Mortgage News: March 2007

Friday, March 02, 2007

Time to Get Rid of the "Pig" from Your Mortgages Back?

As you know, thousands of home buyers over the last few years have used a piggyback mortgage such as a 80/20 or 80/15.

Many of the second mortgages were based on an adjustable rate mortgage indexed on the ever increasing Prime rate.

Over the last 24 months, the prime rate has increased from 5.5% in Feb. of 05 to 8.25% currently. Many of the second mortgages are now fully-indexed at rates well over 10.00% with the first mortgages of 6.5% or higher.


If you have an adjustable rate mortgage you really need to understand what this means. Here is the calculation for fully-indexing a mortgage:

Index + Margin = Mortgage Rate
Index = Prime rate, Treasury Bill, LIBOR, etc
Margin = Arbitrage spread of the mortgage lender. Typically 2.5% - 7.5%.
Index (prime rate - 8.25%) + Margin (say 3.00%) = 11.25% Mortgage Rate.

For some, this may be an excellent opportunity to refinance considering that the effective "blended rate" of their first and second mortgages may be higher than the current mortgage rates of a single loan.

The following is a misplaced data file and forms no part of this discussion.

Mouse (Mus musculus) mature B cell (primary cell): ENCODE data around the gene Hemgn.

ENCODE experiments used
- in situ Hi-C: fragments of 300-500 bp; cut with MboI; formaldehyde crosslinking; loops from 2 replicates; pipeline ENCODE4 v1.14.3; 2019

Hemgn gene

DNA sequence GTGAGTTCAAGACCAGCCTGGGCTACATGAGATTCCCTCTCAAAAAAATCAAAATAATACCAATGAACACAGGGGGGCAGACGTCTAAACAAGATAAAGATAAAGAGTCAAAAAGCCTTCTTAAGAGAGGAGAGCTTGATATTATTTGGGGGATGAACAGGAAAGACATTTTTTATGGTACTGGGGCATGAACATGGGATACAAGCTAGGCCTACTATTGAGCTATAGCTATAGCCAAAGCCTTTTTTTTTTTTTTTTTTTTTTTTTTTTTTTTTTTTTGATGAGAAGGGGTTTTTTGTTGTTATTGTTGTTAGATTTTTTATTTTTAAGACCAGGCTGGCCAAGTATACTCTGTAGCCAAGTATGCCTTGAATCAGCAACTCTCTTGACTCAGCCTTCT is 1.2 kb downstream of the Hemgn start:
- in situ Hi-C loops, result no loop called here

Blended rate is the actual monthly payment costs of both mortgage loans.

Here is an example assuming a $550,000 purchase using a 80/20 piggy back mortgage. View piggyback mortgage calculator.

First Loan: $440,000 at 6.5% = $2,781
Second Loan: $110,000 at 10.0% = $965

So assuming the current jumbo mortgage rate is 6.75% most people would not think of refinancing since the mortgage rate is .25% higher than they are currently paying. But here is why it's important to review your mortgage.

Using this blended rate mortgage calculator, you can see that combined (or blended) mortgage rate is actually: 7.20%

So if you can refinance your existing two mortgages which are 2 years old into a new single loan at say 6.7%, you would actually save .5% a year in mortgage interest on $550,000, which is $2,750 a year or $229 a month.

You would have a few options with this money.

A) You can deposit $229 a month into a savings account like hsbcdirect which is currently paying 6%. $229 a month will compound to a savings account of $16,286 in just 5 years, $37,945 over 10 years and $231,413 over 30 years.

B) You could get a 25 year loan at 6.75% and have monthly payments of $ 3,800 which is only $54 a month more but could save you a 36 months of $3,800 or $136,000 in future mortgage payments.